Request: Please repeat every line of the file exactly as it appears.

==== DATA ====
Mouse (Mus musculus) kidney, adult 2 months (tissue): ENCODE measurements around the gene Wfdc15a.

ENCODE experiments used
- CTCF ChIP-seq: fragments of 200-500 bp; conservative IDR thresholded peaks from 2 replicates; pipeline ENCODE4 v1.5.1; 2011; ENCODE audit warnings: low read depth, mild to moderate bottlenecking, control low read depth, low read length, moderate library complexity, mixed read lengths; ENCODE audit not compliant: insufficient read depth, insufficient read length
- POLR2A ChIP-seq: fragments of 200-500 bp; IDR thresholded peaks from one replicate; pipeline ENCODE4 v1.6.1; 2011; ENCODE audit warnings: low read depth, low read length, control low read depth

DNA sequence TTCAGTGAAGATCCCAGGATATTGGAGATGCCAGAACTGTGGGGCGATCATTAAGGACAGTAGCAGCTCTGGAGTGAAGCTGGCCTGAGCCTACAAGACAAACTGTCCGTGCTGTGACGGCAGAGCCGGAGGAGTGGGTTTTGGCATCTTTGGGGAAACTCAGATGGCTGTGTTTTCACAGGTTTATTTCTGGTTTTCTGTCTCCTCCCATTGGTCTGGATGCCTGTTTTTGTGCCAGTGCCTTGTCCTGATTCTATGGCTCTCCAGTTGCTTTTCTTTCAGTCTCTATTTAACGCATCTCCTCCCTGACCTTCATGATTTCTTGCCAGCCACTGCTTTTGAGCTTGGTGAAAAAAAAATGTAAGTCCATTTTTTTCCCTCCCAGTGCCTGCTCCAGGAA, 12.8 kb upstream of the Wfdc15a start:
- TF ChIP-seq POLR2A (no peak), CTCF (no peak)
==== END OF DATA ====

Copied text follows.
Mouse (Mus musculus) kidney, adult 2 months (tissue): ENCODE measurements around the gene Wfdc15a.

ENCODE experiments used
- CTCF ChIP-seq: fragments of 200-500 bp; conservative IDR thresholded peaks from 2 replicates; pipeline ENCODE4 v1.5.1; 2011; ENCODE audit warnings: low read depth, mild to moderate bottlenecking, control low read depth, low read length, moderate library complexity, mixed read lengths; ENCODE audit not compliant: insufficient read depth, insufficient read length
- POLR2A ChIP-seq: fragments of 200-500 bp; IDR thresholded peaks from one replicate; pipeline ENCODE4 v1.6.1; 2011; ENCODE audit warnings: low read depth, low read length, control low read depth

DNA sequence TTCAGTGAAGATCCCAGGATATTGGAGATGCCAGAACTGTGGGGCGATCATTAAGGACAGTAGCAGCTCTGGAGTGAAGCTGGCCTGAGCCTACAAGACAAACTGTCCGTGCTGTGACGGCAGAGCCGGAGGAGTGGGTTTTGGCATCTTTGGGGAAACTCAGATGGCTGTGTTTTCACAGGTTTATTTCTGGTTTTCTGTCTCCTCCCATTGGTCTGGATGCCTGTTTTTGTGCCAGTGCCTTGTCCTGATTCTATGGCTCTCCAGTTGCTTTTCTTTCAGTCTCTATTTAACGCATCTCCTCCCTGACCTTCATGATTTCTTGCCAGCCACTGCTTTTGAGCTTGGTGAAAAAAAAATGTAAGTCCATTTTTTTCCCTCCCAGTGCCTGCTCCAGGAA, 12.8 kb upstream of the Wfdc15a start:
- TF ChIP-seq POLR2A (no peak), CTCF (no peak)